It’s estimated that 57 million people—or roughly one in five Americans—live in a rural area*. Despite a lack of proximity to a large hospital or health system, this population can still receive quality care from healthcare workers who proudly serve their communities. While often tasked with doing more with less, clinical professionals in rural areas understand that the impact of critical access hospitals extends beyond delivering care but has a more significant impact on the community as a whole.
Rural areas have long suffered from unfair stereotypes, and unfortunately, hospitals serving those areas aren’t exempt from those same criticisms. Often thought of as "Podunk" or referred to as band-aid stations, rural hospitals are perceived as being unable to deliver care comparable to that of a large hospital. Regardless, healthcare professionals serving small communities remain confident in their ability to treat patients, especially in emergent situations. “We’re capable of managing anything acutely in these small emergency departments,” explains Dr. Bob May, ED Director at Ascension St. Joseph. “Probably 75 percent of admissions are kept in our hospital, and patients are grateful for that,” he explains.
As you’d expect, critical access hospitals face daily challenges that larger hospitals don’t, with many including fewer human resources on staff. But instead of using this as a crutch, it’s more reason to rise to the occasion. “When working in the ED, you’re well-rounded as to what you can treat, which is vital when being in a small, rural hospital,” says Dr. May. Moreover, with fewer people to rely on, one must have a certain comfort level that doctors in larger facilities don’t have to deal with.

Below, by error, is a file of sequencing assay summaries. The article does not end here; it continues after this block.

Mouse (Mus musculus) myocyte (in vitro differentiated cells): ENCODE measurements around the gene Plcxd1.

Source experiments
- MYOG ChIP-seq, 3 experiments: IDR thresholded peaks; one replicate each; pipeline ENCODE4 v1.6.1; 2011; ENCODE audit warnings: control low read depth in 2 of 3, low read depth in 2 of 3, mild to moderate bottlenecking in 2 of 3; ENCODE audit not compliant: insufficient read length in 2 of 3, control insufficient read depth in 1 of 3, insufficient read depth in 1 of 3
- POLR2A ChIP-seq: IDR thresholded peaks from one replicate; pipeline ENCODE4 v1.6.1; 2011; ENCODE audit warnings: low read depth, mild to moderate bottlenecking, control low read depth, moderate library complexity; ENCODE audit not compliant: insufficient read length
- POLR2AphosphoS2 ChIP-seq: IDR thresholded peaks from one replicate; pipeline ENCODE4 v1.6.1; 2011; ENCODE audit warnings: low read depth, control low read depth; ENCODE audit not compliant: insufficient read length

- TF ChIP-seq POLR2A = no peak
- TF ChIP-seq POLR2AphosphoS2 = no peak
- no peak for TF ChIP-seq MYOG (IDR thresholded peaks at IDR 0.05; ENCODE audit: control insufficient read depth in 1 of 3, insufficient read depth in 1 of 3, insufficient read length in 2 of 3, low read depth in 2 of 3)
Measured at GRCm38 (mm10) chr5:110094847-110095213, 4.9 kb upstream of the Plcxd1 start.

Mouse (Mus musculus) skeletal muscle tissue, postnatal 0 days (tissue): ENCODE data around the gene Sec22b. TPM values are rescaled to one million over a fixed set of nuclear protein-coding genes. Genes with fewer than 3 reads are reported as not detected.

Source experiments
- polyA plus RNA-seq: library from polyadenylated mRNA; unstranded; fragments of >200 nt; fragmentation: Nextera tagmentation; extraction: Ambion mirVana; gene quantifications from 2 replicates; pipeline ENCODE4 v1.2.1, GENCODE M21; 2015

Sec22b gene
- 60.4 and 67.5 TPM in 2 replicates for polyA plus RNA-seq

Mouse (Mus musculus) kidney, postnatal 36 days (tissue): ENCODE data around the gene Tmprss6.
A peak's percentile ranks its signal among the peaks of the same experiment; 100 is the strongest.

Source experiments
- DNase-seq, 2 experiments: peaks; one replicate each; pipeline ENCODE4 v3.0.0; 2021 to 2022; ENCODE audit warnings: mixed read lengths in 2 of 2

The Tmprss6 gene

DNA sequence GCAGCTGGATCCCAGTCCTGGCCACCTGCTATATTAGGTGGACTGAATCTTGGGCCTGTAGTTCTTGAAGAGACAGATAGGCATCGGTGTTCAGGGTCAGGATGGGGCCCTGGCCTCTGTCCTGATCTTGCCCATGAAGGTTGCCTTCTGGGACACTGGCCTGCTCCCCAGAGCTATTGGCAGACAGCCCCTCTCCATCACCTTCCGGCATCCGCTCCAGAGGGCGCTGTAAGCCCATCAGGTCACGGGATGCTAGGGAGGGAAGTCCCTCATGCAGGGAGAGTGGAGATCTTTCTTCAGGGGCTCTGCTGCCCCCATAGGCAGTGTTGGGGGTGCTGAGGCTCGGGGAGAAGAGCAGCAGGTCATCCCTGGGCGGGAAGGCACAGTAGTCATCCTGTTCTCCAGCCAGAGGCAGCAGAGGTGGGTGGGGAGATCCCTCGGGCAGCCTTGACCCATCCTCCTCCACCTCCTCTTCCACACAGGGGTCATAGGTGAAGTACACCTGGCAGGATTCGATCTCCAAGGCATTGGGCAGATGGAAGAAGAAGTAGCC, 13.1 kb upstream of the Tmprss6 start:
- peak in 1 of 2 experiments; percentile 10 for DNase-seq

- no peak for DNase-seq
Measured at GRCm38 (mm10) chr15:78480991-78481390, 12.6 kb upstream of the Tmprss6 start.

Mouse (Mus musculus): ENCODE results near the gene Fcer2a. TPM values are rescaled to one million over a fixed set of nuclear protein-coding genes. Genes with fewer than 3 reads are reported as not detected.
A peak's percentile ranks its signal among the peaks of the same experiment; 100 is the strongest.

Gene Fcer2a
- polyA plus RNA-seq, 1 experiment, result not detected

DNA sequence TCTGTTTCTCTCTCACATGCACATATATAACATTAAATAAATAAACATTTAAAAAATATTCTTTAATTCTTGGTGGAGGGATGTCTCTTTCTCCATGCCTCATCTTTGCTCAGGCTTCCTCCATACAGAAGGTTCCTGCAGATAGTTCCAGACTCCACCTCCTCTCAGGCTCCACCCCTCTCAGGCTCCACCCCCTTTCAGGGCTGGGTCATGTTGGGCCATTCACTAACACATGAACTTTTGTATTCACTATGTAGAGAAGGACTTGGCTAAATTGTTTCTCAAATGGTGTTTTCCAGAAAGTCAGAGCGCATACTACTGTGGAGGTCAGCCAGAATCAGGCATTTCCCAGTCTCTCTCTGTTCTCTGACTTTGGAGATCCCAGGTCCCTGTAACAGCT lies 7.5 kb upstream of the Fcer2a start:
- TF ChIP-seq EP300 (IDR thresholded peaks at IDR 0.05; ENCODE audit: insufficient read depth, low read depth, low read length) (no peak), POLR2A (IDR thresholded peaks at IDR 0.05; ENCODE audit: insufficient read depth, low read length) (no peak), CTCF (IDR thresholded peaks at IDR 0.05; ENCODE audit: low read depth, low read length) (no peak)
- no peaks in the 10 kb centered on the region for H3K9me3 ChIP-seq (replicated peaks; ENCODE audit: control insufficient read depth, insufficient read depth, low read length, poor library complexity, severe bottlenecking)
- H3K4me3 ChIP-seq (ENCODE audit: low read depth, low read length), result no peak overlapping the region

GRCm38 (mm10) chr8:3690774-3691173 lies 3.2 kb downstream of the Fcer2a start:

Aside from providing care, rural hospitals are often the largest employer in the area, furthering the sense of pride these areas feel toward their local hospital. As of 2020, there were more than 1,300 critical access hospitals in the United States*. Shane Hunt, CEO of Ascension St. Joseph, adds, “It’s often stated that for a community to thrive, you need access to good schools, good jobs, and reliable healthcare. Per the Michigan Hospital Association, our hospital provides more than 1,100 health-related jobs in Iosco County alone. As of 2019, those jobs contributed to more than $58 million in salary and wages to the area.”
APP is proud to partner with a number of Critical Access Hospitals, and we thank all of our physicians and APCs who practice in these settings for the invaluable service you provide to your patients, hospitals, and communities.
* National Organization of State Offices of Rural Health